Australian National Botanic Gardens
In Flower This Week
A weekly news-sheet prepared by a Gardens volunteer
20th March 1998
Throughout the Gardens the red bottlebrushes of callistemons are still to be seen. Banksias are producing lots of buds, many of which are exploding into flower, some of which will be seen along this walk. Firstly, in a pot outside the Visitor Centre Centre, see Spyridium sp., an interesting plant with a few spreading branches bearing insignificant white flowers surrounded by white floral leaves (bracts). The Display Garden includes some brachyscome cultivars which make good border plants. Brachyscome multifida 'Roulette' [Section 174] with yellow-centred mauve flowers and fine, green foliage is somewhat sprawling whilst Brachyscome multifida 'Evan' [Section 174] has similar, smaller daisies on a small, mounded plant. In front of the cafe building, the large yellow-centred white straw flowers of Bracteantha bracteata 'Dargan Hill Monarch' [Section 131] are seen. Close by Bracteantha bracteata 'Diamond Head' [Section 131] is a compact, cushion plant bearing smaller, yellow everlasting daisies, on upright stems above the foliage.
Near the Melaleuca Swamp, Banksia robur [Section 13] shows off its colourful flower spikes. The tiny, juvenile flowers are dark green, increasing in age and size to cream and then to a rich chocolate colour. They are seen at the base of the plant, hugging the woody branches and mingling with the large, leathery leaves. Nearby, Banksia ericifolia var. ericifolia [Section 143] is a large, 30-year-old shrub, already with tall cylindrical, golden flower spikes ... and a multitude of green, pencil-fine juvenile spikes. At the next path junction, Callistemon citrinus 'Austraflora Firebrand' [Section 32] glows red with its fiery bottlebrushes.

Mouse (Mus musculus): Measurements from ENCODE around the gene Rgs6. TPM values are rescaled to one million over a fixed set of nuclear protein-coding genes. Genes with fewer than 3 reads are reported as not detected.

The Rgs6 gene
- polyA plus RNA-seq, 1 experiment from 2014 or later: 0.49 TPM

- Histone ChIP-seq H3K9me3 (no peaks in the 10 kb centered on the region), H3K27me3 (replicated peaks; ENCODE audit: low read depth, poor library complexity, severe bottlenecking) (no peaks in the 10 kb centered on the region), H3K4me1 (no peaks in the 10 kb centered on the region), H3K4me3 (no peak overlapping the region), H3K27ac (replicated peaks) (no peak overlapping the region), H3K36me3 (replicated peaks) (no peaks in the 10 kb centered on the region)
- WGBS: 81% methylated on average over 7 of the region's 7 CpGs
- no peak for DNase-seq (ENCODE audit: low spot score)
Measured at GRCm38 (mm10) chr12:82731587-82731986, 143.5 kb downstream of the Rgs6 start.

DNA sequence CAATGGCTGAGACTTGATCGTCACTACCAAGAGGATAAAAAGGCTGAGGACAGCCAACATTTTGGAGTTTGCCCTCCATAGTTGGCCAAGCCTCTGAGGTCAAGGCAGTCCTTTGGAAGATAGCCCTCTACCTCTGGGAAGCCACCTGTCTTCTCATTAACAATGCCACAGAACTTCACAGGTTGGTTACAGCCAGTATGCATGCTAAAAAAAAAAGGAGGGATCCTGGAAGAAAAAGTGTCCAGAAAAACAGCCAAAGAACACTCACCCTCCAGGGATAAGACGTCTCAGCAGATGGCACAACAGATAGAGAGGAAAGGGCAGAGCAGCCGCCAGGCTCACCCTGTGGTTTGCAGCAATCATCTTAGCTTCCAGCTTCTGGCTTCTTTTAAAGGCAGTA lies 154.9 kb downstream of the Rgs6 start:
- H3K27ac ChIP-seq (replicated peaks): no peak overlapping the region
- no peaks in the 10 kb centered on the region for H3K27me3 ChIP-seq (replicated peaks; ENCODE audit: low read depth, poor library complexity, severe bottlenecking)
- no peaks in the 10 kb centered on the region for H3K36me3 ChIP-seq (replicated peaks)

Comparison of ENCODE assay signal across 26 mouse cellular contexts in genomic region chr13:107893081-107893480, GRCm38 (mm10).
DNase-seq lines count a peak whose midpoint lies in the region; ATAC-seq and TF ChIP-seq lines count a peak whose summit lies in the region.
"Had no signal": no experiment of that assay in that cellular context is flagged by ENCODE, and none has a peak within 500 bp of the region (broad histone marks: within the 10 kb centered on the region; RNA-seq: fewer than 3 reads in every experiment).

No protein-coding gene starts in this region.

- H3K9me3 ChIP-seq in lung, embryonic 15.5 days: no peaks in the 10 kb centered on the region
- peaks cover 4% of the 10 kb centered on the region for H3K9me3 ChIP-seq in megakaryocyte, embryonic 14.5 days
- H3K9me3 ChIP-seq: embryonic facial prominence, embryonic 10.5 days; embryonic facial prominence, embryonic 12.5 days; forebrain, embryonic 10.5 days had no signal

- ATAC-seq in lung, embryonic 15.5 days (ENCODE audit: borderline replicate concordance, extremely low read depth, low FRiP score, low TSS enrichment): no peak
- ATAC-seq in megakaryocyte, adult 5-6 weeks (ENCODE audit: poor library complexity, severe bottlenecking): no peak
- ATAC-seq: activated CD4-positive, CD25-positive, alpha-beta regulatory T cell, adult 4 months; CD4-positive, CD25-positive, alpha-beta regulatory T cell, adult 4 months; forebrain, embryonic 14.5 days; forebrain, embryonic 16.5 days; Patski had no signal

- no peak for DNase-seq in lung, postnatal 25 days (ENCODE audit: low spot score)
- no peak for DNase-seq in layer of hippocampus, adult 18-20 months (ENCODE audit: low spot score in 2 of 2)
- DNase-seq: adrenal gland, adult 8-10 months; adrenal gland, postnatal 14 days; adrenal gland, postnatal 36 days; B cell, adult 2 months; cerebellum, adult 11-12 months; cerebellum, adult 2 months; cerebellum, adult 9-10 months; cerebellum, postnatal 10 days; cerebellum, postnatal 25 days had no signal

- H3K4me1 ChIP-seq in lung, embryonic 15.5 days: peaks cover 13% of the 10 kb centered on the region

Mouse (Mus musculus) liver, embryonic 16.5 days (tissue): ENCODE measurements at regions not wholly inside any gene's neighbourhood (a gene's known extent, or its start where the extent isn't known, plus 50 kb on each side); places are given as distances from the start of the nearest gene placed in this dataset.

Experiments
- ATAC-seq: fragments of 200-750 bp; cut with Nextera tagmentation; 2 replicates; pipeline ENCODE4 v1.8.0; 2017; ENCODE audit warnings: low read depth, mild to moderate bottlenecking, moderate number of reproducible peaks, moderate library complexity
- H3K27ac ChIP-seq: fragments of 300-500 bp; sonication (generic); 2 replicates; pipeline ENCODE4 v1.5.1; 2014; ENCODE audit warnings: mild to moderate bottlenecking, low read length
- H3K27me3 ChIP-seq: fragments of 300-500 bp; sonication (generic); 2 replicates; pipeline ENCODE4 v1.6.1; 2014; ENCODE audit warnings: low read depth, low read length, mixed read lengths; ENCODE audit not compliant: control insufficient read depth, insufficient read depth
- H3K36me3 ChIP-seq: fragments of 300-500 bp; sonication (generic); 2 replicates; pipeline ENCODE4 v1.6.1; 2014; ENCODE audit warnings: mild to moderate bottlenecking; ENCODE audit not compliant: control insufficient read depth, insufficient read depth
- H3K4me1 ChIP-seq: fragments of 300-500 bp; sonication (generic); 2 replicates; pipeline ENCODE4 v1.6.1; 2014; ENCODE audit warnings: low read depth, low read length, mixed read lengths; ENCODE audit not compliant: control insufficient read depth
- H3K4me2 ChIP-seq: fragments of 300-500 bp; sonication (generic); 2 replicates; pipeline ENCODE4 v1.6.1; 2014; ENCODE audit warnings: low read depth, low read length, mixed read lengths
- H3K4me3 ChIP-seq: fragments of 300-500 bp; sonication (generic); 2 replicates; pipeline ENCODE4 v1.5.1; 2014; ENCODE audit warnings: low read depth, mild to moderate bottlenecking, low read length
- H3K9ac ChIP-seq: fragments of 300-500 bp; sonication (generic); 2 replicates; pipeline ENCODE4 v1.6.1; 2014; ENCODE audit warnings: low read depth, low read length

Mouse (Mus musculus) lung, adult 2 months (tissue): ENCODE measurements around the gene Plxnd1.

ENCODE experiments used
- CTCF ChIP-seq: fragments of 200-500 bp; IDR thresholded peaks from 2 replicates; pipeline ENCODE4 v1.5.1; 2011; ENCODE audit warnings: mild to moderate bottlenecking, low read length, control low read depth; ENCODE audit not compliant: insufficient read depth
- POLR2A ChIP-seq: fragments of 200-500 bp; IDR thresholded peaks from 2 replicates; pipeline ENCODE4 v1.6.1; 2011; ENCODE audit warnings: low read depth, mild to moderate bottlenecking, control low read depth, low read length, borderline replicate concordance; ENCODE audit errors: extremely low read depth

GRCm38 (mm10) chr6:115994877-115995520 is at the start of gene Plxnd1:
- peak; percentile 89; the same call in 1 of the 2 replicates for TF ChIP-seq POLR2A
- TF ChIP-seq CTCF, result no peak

Banksia ericifolia x Banksia spinulosa [Section 28] is of medium size, with short, fine leaves and long, slim green, changing to lemon, flower spikes. Banksia conferta var. conferta [Section 28] is a neat, small tree with leaves arranged in whorls. Among the aged, grey spikes are fresh, young creamy-green flower spikes. Banksia integrifolia var. compar [Section 27] is tall with arching branches, silver-backed leaves and soft lemon-green flower spikes.
Along the path on the far side of the Sydney Region Gully, where much time could be spent, Banksia spinulosa var. spinulosa [Section 191] is of medium size and is aglow with golden flower spikes. Close by the straggly, low growing Epacris longiflora [Section 191] attractively displays its bright red tubular flowers with white tips along its branches. Opposite the Eucalypt Lawn, Banksia aemula [Section 191] with dark, serrated leaves, displays its lovely plump, silky, greenish-yellow flower spikes. Note that the above banksias are all from the eastern states.
Great walking ... splendid flowers ... Barbara Daly.
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